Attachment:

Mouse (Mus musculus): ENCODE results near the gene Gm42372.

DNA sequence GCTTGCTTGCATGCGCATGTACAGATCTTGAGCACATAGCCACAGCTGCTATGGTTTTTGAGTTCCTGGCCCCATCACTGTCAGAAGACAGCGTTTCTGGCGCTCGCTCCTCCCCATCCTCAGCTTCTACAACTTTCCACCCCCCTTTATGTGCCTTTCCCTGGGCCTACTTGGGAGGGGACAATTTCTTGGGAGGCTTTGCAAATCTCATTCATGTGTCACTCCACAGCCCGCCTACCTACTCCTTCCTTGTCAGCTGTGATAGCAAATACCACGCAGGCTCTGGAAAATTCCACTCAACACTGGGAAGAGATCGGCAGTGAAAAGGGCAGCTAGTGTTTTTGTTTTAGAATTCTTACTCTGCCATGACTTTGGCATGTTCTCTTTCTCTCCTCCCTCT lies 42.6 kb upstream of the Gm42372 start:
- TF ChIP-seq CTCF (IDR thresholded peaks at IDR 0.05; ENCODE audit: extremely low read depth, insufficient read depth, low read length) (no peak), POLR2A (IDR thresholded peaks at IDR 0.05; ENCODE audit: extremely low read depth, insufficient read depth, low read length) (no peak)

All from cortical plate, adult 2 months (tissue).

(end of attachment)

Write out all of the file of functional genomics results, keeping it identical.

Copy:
Mouse (Mus musculus): ENCODE results near the gene Gm42372.

DNA sequence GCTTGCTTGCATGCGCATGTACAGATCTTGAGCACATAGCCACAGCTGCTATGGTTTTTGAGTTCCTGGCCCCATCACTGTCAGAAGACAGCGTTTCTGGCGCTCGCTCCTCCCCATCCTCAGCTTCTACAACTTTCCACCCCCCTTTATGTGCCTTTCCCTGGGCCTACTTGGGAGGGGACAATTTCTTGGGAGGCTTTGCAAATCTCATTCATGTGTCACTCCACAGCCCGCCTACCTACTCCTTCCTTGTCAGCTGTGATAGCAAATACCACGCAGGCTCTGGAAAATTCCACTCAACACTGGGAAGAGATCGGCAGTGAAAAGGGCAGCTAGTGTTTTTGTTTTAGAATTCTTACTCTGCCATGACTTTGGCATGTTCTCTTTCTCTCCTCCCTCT lies 42.6 kb upstream of the Gm42372 start:
- TF ChIP-seq CTCF (IDR thresholded peaks at IDR 0.05; ENCODE audit: extremely low read depth, insufficient read depth, low read length) (no peak), POLR2A (IDR thresholded peaks at IDR 0.05; ENCODE audit: extremely low read depth, insufficient read depth, low read length) (no peak)

All from cortical plate, adult 2 months (tissue).